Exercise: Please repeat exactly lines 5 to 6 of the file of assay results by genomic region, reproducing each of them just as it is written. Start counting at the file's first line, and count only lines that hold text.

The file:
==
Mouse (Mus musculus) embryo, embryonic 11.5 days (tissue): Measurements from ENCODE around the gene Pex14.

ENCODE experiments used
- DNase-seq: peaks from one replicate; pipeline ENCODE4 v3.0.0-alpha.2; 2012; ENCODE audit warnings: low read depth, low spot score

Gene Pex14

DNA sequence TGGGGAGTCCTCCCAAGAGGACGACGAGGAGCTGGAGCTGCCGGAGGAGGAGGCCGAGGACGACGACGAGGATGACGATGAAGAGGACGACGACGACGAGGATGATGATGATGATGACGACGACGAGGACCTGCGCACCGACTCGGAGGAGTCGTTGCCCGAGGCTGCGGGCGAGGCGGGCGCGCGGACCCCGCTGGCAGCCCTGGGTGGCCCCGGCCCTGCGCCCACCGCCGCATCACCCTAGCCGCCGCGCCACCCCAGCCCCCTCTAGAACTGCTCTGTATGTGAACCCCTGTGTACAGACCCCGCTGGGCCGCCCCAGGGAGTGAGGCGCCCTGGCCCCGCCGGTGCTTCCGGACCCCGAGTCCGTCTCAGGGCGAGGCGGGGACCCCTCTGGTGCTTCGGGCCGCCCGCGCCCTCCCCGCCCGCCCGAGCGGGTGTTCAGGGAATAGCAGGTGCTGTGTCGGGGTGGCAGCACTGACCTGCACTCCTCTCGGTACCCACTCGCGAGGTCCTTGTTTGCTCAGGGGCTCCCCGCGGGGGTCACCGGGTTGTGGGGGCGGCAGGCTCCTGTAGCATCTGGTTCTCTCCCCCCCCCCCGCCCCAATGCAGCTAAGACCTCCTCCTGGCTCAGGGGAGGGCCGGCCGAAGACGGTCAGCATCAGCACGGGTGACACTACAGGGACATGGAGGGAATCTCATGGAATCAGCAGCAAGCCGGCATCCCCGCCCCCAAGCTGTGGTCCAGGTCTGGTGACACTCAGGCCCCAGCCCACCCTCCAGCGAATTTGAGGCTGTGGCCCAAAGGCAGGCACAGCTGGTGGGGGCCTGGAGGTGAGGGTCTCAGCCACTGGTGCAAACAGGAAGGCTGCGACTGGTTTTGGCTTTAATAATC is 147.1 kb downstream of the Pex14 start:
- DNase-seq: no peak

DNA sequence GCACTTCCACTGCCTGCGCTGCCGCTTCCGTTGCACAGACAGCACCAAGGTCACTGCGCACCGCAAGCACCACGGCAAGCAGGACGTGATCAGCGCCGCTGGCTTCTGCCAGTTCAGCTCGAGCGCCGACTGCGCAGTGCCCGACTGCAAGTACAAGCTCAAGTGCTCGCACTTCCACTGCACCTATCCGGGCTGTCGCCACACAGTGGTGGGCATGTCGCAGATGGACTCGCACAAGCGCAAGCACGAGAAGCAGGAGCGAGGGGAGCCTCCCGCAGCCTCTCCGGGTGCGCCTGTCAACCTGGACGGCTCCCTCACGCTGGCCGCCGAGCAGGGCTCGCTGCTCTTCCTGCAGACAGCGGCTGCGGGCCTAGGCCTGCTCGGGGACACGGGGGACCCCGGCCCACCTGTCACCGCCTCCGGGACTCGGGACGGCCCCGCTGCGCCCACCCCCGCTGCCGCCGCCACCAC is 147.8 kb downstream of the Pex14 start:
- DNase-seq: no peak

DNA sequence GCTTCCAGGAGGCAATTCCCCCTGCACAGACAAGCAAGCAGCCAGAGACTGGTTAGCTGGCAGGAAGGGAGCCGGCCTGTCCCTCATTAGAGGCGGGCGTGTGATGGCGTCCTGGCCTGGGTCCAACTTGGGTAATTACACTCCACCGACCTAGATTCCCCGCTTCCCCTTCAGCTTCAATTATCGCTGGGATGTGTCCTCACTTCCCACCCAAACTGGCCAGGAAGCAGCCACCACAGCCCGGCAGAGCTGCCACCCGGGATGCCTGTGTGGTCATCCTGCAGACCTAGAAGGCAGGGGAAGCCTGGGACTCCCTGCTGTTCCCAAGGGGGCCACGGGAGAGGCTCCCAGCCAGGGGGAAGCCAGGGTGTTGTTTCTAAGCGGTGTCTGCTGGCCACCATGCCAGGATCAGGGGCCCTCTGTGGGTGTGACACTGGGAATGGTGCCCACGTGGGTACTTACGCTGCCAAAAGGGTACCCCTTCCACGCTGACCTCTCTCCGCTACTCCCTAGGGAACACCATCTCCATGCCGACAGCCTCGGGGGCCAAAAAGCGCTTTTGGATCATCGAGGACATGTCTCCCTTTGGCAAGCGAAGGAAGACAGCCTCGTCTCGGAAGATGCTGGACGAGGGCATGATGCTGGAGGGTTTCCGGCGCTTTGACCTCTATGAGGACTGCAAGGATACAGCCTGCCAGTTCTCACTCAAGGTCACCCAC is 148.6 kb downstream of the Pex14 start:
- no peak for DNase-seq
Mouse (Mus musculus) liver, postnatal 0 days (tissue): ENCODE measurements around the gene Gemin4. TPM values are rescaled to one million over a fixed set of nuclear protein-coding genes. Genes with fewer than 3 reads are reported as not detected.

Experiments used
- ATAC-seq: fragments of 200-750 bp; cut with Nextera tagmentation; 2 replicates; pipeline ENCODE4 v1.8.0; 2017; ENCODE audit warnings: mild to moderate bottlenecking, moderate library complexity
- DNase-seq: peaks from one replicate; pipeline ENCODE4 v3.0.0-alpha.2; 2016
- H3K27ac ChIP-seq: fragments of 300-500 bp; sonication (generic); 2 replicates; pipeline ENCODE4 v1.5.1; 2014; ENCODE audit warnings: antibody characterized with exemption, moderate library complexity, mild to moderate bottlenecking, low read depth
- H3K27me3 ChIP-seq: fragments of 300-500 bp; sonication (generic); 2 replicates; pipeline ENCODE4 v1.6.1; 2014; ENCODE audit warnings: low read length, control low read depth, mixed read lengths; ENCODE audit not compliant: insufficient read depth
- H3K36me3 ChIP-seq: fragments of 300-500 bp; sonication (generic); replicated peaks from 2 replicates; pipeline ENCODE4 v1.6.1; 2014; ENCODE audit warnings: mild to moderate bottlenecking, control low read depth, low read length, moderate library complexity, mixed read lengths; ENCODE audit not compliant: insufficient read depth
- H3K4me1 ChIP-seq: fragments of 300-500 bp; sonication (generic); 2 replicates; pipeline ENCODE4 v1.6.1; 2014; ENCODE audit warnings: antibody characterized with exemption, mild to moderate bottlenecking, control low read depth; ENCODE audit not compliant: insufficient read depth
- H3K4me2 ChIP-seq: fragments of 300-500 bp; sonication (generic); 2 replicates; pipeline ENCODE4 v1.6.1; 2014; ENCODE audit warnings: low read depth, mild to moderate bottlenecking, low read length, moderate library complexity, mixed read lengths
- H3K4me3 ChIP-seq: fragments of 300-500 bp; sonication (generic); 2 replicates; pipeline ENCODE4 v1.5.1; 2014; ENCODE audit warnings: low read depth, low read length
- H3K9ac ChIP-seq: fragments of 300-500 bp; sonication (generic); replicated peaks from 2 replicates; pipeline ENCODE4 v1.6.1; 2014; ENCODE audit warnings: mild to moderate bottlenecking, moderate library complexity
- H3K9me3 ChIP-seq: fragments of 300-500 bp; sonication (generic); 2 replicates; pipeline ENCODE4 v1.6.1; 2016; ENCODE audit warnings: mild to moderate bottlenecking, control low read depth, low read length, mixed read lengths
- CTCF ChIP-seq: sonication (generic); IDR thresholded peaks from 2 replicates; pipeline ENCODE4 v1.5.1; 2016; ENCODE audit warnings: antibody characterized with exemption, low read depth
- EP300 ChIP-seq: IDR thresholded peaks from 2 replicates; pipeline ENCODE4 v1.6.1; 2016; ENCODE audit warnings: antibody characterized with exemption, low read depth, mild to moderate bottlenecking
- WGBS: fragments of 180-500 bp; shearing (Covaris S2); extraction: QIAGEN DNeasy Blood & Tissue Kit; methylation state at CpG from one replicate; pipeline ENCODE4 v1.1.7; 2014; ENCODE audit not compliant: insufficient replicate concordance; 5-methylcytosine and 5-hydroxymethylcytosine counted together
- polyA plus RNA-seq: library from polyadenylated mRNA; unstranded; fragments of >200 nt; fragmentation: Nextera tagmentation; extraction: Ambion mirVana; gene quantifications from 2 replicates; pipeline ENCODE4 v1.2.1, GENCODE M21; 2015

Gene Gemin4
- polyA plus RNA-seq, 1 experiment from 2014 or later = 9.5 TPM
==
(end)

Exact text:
DNA sequence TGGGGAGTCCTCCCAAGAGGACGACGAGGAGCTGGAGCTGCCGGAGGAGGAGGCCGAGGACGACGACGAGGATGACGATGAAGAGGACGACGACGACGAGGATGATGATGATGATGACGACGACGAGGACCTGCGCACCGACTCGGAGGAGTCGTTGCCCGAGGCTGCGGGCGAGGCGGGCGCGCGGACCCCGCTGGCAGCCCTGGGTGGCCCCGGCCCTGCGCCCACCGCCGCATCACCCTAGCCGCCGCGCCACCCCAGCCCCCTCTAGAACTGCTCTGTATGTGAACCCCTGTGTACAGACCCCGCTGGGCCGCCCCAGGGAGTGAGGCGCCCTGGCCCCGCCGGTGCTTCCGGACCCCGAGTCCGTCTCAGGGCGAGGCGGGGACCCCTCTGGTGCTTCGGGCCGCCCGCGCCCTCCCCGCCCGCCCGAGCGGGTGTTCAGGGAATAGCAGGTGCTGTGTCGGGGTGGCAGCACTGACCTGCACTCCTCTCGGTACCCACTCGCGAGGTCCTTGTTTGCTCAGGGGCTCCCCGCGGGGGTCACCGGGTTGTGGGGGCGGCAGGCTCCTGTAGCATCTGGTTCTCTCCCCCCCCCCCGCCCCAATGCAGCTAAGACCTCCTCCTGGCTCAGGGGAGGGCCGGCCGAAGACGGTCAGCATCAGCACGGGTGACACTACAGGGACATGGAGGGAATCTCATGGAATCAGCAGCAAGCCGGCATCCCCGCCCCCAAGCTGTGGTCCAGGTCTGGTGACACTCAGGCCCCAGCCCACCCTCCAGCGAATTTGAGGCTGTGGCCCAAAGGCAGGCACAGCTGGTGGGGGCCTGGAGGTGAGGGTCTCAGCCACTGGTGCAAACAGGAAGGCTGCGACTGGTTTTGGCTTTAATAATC is 147.1 kb downstream of the Pex14 start:
- DNase-seq: no peak